MONROE – She’s only been on the job for a few weeks, but Dori Alvich is adjusting well to her new role as the Monroe Township School District superintendent.
“It’s going well. What’s such a benefit is that I’ve been in the district for 15 years, so that has helped,” Alvich said.
The district’s former assistant superintendent the last five years was named to the top post at a June Board of Education meeting. Alvich replaces Robert Goodall who served a year as the acting superintendent after the district opted not to offer a new contract to Michael Kozak in 2018.
Alvich’s first day leading the district was July 1.
Biggest Challenges Facing Monroe Schools?
Alvich inherits a leadership role that has struggled in the past two years to help garner voters’ support to build a second middle school and expand the high school.
“Right now our challenges are the enrollment, our ever-growing enrollment and the fact that we had two failed referendums in the past two years,” she said.
The administration and Board of Education have failed to convince voters that adding a second middle school and expanding the high school are necessary, despite receiving support at previous meetings and awareness campaigns.
The March 2018 referendum to build a second middle school failed by approximately 100 votes. But in March, the questions to build a new middle school and expand the high school each failed by approximately 1,000 votes.
It was an unexpected defeat with a wider margin, which Alvich recognizes is a challenge to overcome but is hopeful that greater public participation will lead to success.
“I’m hoping that by opening up the conversation with anyone who wanted to share an idea with us through the ad hoc committee that we’ll be able to get more feedback from the community,” Alvich said.
Through the ad hoc committee, community members can offer suggestions for the next referendum. The committee was created in the aftermath of the March referendum defeat.
Referendum, Enrollment Aren’t the Only Focuses
Addressing staffing, keeping current with curriculum standards and budgeting are some of the other priorities Alvich will keep at the forefront of district issues.
“We still have to continue to staff our buildings and ensure that we have the teachers we need for the students that are in the district,” Alvich said. “The budget is always a concern, it’s something that we to look at very closely, just like a household has to budget for their house. We have to make sure that we’re meeting the needs of everybody while being fiscally responsible and keeping within the cap.”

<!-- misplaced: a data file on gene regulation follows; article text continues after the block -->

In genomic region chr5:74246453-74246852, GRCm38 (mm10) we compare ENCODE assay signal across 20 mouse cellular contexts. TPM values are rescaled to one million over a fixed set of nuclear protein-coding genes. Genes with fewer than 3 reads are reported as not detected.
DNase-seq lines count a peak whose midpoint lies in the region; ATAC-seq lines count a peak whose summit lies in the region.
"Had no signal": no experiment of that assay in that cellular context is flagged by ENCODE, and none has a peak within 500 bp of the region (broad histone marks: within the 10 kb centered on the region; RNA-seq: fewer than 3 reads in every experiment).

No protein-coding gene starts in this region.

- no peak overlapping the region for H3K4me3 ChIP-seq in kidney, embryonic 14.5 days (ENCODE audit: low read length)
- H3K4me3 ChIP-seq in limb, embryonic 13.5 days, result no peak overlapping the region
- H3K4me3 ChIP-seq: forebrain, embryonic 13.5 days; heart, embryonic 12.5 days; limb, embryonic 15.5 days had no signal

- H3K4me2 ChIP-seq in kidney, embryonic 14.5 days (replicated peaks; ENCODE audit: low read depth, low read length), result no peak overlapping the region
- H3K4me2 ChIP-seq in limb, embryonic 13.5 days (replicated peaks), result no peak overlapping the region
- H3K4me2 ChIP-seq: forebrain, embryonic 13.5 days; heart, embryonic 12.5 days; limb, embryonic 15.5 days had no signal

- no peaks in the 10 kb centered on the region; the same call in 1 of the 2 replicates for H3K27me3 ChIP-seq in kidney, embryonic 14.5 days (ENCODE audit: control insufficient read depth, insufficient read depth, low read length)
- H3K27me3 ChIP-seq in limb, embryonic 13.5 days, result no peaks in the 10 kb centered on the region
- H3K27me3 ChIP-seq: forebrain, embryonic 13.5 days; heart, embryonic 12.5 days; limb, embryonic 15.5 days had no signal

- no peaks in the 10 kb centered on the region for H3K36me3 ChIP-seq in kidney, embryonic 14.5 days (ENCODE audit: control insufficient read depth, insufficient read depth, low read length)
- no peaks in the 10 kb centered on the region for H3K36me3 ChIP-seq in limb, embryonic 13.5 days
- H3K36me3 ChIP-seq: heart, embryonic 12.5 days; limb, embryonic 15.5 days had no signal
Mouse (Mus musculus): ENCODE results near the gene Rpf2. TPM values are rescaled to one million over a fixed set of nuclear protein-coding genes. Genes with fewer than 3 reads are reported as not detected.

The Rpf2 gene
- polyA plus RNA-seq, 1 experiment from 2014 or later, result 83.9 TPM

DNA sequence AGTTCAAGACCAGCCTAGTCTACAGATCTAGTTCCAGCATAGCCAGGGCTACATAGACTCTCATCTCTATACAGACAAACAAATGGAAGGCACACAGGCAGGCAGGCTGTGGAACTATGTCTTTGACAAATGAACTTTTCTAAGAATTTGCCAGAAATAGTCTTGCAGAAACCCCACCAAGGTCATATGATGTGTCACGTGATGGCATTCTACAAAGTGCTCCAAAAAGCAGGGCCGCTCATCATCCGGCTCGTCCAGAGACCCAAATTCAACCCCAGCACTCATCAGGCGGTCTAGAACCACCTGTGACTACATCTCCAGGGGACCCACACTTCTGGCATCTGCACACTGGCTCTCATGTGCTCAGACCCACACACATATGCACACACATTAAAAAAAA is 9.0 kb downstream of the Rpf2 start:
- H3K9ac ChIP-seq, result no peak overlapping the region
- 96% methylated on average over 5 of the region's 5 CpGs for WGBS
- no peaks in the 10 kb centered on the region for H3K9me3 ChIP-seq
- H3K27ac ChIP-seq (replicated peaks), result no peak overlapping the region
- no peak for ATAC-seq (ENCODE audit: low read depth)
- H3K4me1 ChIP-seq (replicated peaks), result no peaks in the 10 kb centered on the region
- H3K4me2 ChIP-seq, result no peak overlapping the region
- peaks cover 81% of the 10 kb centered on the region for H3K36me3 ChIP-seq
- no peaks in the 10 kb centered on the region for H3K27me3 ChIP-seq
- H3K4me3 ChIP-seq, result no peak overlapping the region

Also important to Alvich is implementing a strategic plan for the district.
“We haven’t had one here in several years and I think that’s important for us to have our vision and our goals set,” she said. “That’s something that I want to involve the school community as well as the Monroe community in developing our action plan for the next five years.”
‘I’m Kind of an Anomaly’
Alvich grew up outside of Allentown in a town called Ellisdale with her parents and a younger brother, who is retired from the Air Force.
“It was very rural. I actually traveled to Jacobstown for elementary school and Northern Burlington High School in Columbus for high school,” she said. “It was a very rural town, very small town, but a nice area to live in.”
She attended Rutgers University for two years before transferring to TCNJ. At TCNJ she became the first person in her family to graduate from college and later get her doctorate, also a first.
“I’m kind of an anomaly,” she said about her higher education achievements. “It wasn’t that it wasn’t a priority to finish school. [My parents] weren’t against it, but it wasn’t something that was pushed in my family.”
Before joining the Monroe Township School District, Alvich spent 11 years as an educator in Freehold and Robbinsville, where she lives with her family, teaching science and math.
“I still see my former students around town and now they’ve graduated [from] college. It’s very exciting,” she said. “They were great.”
The experiences in Freehold and Robbinsville would lead her to Monroe, first as an administrator and the last five years as the assistant superintendent before being named to the district’s top post.
“I always like a challenge. So, this was moving into the next step and five years in one position I think is a good length of time to really learn the position and learn … and use that information to move into this new position,” she said.
Being the first person to earn higher education degrees in her family isn’t the only historic achievement Alvich has obtained. She is also the first female superintendent in Monroe’s history.
“I’ve loved every position that I’ve had and this was just the next step,” she said.